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Since at least 2008, my knitting and crochet group has been meeting at the local Barnes and Noble in the cafe area. It’s a fantastic group of people. During our weekly meetings, we would buy beverages and snacks from the cafe area. After meeting there so long, many of us purchased Barnes and Noble memberships. And of course, an end of night run to the craft section to pick up a new book was a regular occurrence. Our group size grew over time, and one day it turned out we weren’t welcome any more.
1. Don’t Try to Compromise- Just Kick Customers Out
No one asked us at first how they could accommodate us. Instead we were just greeted by a surly assistant manager who told us we couldn’t meet there and suggested that we could go to the mall food court down the road instead. It wasn’t until several of us asked if there were other alternatives, that she said they could set up chairs in a back area for us.
2. Have the Security Guard Handle It
The first night they had us move to the back, they also had the security guard ask each person coming in who appeared to be from our group if they were a knitter, and if so, to please go to the back. The running joke in our group was that the folks at Barnes and Noble thought we knitters were criminals. Because that’s honestly how you feel when a security guard comes up to you as soon as you enter and starts questioning you.
3. Send Inconsistent Messages
Whenever a member of our group called the manager, he genuinely sounded like he appreciated our business and wanted to accommodate us. He agreed to have the back area set up with chairs and tables each week for us. But the assistant manager present on Monday nights made us feel very unwelcome. Her tone of voice and body language made us feel extremely unwanted.
4. Customer Facetime isn’t Important
With all the mixed messages going on, it would have been really nice if the manager had shown up on a Monday night when our group met at least once. But we never saw him. Ever. I know that he did not work Monday nights, but if he had taken the time, even once, to stop in and thank us for our patronage, it would have gone a long ways towards making us, and our business, feel wanted.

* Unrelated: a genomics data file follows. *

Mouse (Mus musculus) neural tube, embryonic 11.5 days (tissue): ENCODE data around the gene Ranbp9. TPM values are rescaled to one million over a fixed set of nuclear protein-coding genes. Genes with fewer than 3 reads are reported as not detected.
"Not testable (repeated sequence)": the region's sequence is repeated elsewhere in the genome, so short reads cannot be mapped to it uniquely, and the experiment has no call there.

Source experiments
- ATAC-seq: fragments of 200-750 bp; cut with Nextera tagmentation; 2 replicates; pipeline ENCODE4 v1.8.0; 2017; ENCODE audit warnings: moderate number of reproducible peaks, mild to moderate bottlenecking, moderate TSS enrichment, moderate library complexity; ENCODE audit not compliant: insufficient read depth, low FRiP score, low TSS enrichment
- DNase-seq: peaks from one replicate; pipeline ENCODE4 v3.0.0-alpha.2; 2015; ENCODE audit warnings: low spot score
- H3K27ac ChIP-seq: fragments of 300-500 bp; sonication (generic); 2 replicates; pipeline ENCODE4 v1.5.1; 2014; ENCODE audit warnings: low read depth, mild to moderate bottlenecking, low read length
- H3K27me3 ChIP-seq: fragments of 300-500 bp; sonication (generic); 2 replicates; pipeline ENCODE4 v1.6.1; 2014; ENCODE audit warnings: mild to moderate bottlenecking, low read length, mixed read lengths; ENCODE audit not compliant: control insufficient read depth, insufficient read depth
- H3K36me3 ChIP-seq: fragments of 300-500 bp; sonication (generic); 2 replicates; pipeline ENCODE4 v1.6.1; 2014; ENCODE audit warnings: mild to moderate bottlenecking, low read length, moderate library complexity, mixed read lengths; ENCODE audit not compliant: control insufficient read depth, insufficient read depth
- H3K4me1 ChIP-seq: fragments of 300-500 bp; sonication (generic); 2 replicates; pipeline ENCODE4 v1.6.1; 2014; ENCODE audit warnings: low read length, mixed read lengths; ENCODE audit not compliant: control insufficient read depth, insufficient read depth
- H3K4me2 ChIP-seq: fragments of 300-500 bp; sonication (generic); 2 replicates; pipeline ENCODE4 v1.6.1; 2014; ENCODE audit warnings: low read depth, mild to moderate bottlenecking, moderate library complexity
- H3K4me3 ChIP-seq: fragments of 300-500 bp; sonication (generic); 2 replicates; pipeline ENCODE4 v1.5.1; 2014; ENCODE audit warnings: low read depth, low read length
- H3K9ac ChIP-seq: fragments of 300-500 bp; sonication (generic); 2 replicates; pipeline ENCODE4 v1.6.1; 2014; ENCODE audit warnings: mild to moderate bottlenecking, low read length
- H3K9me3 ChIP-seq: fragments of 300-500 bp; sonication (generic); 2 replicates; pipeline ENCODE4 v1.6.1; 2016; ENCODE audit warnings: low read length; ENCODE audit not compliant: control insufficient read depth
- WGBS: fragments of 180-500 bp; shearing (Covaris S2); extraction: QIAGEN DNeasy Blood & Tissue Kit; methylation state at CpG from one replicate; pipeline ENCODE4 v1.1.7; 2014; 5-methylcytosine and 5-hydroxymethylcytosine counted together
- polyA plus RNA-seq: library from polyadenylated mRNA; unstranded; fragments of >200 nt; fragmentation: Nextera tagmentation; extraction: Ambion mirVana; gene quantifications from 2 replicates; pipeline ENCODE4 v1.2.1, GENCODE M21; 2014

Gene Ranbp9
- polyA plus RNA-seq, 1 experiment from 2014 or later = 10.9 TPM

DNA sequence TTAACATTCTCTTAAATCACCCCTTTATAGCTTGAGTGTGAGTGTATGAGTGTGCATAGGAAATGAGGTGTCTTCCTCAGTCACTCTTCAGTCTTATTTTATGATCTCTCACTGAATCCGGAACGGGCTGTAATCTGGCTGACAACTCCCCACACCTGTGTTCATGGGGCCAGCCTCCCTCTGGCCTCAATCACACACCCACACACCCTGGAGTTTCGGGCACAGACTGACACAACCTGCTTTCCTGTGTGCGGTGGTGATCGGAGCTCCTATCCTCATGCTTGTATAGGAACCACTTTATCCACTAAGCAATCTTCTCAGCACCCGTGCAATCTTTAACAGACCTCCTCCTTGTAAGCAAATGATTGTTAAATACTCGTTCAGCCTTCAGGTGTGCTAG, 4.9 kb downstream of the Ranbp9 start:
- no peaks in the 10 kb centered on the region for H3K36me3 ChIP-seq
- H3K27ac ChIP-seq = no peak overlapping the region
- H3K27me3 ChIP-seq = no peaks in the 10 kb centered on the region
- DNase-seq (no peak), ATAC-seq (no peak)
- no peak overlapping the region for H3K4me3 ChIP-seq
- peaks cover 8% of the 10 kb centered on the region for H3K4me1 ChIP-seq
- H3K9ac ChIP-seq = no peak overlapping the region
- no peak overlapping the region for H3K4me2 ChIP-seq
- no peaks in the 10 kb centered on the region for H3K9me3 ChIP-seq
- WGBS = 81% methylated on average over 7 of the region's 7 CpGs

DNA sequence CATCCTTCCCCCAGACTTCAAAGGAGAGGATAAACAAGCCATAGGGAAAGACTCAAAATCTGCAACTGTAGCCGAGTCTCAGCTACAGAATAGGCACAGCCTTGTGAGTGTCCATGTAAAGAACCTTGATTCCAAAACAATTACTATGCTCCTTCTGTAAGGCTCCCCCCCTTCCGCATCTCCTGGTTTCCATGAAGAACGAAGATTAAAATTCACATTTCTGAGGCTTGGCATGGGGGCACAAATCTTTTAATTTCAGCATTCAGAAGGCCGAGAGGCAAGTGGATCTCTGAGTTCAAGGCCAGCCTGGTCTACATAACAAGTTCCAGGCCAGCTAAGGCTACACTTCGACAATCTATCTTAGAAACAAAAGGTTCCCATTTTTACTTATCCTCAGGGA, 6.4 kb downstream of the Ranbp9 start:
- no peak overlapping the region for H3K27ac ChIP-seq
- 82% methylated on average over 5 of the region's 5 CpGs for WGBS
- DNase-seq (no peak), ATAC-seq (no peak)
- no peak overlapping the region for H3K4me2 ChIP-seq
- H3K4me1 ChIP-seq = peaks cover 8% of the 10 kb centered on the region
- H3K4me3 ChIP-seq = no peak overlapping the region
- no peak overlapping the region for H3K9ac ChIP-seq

This past November, we were notified that we could not meet in the back area from November to January because they needed the space for holiday displays. We relocated, and due to all the reasons above, won’t be coming back. I use to get a warm fuzzy feeling whenever I thought about Barnes and Noble. It was a place where I gathered with friends and enjoyed hot tea and yarn. (Boy did I buy a lot of tea there…and books.) But now, whenever I think about Barnes and Noble, it leaves a kind of sour taste in my mouth. So a different cafe will be getting my weekly business, and Amazon will be getting my book orders.
I agree with your decision 100%. Big businesses need to realize that customers have lots of options these days when it comes to where we spend our money. If customer service isn’t priority numero uno then we have the power to take our patronage to someplace who thinks customer service should be number one. Kudos to you and your knitting group!
You’re not the first person I’ve heard complain about B&N kicking out crafting groups. I am sorry it happened but it makes me feel better about buying my stuff through Amazon and patronizing a smaller cafe.
I used to work for that company and had a thriving knitting group when I did. My husband still works for them. Sadly, as the economy has contacted, so has their Grinchy heart. Their mission seems less and less about making sure that they help each customer find what they need, more and more about selling games, puzzles and Nook and they don’t seem to care if its what you walked in the door for.
I’m so glad I got out of working for big corporations. Go for a local business, they’ll be much more appreciative of the steady customers and much more approachable when any hiccups arise. Good luck finding a new spot for your group 🙂
I find it really distressing that brick and mortar businesses (even large ones in danger of bankruptcy!) don’t realize that it is the personalization and customer support that keep customers coming back. If you’re not getting a quality experience, you will always reach for the cheapest and most convenient way of buying, which is of course online these days. Oh well, no wonder they aren’t expanding anymore.
Aww, that is too bad. I hate when someplace I used to love gets ruined for me for one reason or another, and a bookstore would be the worst. Sounds like y’all are on to bigger and better things, though!
Yeah. I’m kind of sad to hear that it’s not just us. If I had infinite amounts of money, I’d open a giant store with comfy tables and chairs where groups could meet free of charge.
Thanks. It’s totally within their rights not to let big groups meet there, I just think they’re missing out on a lot when they kick out crafting groups.
Life is short, and this article saved vaalblue time on this Earth.
Wonderful family fun!! LOVE seeing Grandaddy reading an actual BOOK!! Technology is great – but you have to draw a line!! There's nothing like sitting on a lap with a real book to read together!! You can touch the pages without the page moving!!!
I have exactly what info I want. Check, please. Wait, it’s free? Awesome!
RD, what would our government do if it were short a few politicians?!?JTW, it is impossible to “bear” arms without ammunition. Also in Heller. See dfwmtx’s comment.Btw guys, I wasn’t actually being serious with this. Think of it as a sort of a pixelated “wouldn’t it be nice” moment.